- A pre-PCI loading dose of 600 mg of Clopidogrel should be administered, then 150 mg PO qd should be administered for one week, and then 75 mg should be given daily for the rest of the patient's life. Prasugrel could alternatively be administered if the patient is under age 75, over 60 kg, has no history of stroke or TIA, and is at low risk of bleeding. Patients should be told not to discontinue their thienopyridine unless they have spoken with their cardiologist.
- GP IIb/IIIa inhibitors are typically used to prevent thrombotic closure.
Reduce Ischemic Time
Besides selecting and prepping the equipment in advance, other methods can be employed to reduce ischemic time:
- A rapid exchange system may be used
- The contrast in the deflator should be diluted with saline to allow for faster deflation.
- For conventional angioplasty balloon inflations, a perfusion balloon can be utilized in the left anterior descending artery (if this is the dominant territory).
Appropriate Stent Selection
Consider using a BMS if the left main diameter is 3.5 mm or greater, and consider using a DES if the left main diameter is small or if the lesion is long. If there is an ostial lesion, the operator should assure that the aorto-ostial region is covered by a stent.
There is increasing evidence for better PCI outcomes using DES instead of BMS because of lower angiographic rates of restenosis and significant reductions in major adverse events. There are unclear benefits of using one DES over another based on their design (open/closed cell, modular), strut thickness/radial strength, and type of drug/polymer.
Approach Dictated by Lesion Morphology
Distal bifurcation involvement has poorer results when treated with a two stent approach (i.e. kissing stents, culotte, T, etc). The approach is similar to other bifurcation therapies, but it has a higher risk with:
- Directional coronary atherectomy (DCA) alone
- DCA plus stenting of the principal vessel
- Stenting of the principal vessel (which is usually the LAD) and rescuing circumflex. Bifurcation stenting (Crush, Culotte, T) have been shown to be non-inferior to each other and yield reasonable angiographic and clinical outcomes.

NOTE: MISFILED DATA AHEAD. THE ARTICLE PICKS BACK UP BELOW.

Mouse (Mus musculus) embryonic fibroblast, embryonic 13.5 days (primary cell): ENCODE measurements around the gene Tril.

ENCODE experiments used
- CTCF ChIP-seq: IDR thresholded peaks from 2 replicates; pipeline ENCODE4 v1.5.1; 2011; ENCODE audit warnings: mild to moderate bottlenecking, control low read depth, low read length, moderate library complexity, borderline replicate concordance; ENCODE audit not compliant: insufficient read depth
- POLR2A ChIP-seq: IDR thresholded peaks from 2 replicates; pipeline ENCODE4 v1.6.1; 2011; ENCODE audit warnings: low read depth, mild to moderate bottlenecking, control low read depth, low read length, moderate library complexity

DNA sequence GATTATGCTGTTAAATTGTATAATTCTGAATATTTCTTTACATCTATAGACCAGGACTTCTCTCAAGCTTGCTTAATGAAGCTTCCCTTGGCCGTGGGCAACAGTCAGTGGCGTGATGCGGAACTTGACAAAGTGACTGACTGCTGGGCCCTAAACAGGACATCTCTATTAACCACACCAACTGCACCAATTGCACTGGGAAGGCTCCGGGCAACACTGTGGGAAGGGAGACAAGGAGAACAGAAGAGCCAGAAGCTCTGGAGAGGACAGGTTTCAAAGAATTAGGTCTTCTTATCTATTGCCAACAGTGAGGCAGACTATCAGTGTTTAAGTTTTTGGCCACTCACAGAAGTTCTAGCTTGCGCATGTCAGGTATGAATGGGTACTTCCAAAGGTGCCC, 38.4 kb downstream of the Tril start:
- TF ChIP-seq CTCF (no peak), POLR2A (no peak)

Exercise Tolerance Test Screening
There is a consensus opinion that it is important to aggressively screen for restenosis. Left main restenosis may unfortunately present as sudden cardiac death rather than recurrent angina. It is therefore recommended that repeat angiography be performed 2-3 months following the procedure, even in the absence of symptoms. Some operators also recommend additional angiography at 6 months to identify late restenosis.
Use of and Indwelling EKG Electrode and Alarming Device
In countries where it is available, implantation of an ischemia monitoring device, such as the AngelMed Guardian device, may permit ongoing surveillance for early detection of ischemia in these high risk patients.
Risk Factor Modification
Dual Antiplatelet Therapy
2011 ACCF/AHA/SCAI Guidelines for Percutaneous Coronary Intervention (DO NOT EDIT)
Revascularization to Improve Survival in Left Main Coronary Artery Disease (DO NOT EDIT)
|"1. CABG to improve survival is recommended for patients with significant (≥50% diameter stenosis) left main coronary artery stenosis. (Level of Evidence: B)"|
|Class III (Harm)|
"1. PCI to improve survival should not be performed in stable patients with significant (greater than or equal to 50% diameter stenosis) unprotected left main CAD who have unfavorable anatomy for PCI and who are good candidates for CABG.  (Level of Evidence: B)"
"2. PCI to improve survival is reasonable in patients with UA/NSTEMI when an unprotected left main coronary artery is the culprit lesion and the patient is not a candidate for CABG.  (Level of Evidence: B)"
"3. PCI to improve survival is reasonable in patients with acute STEMI when an unprotected left main coronary artery is the culprit lesion, distal coronary flow is less than TIMI (Thrombolysis In Myocardial Infarction) grade 3, and PCI can be performed more rapidly and safely than CABG.  (Level of Evidence: C)"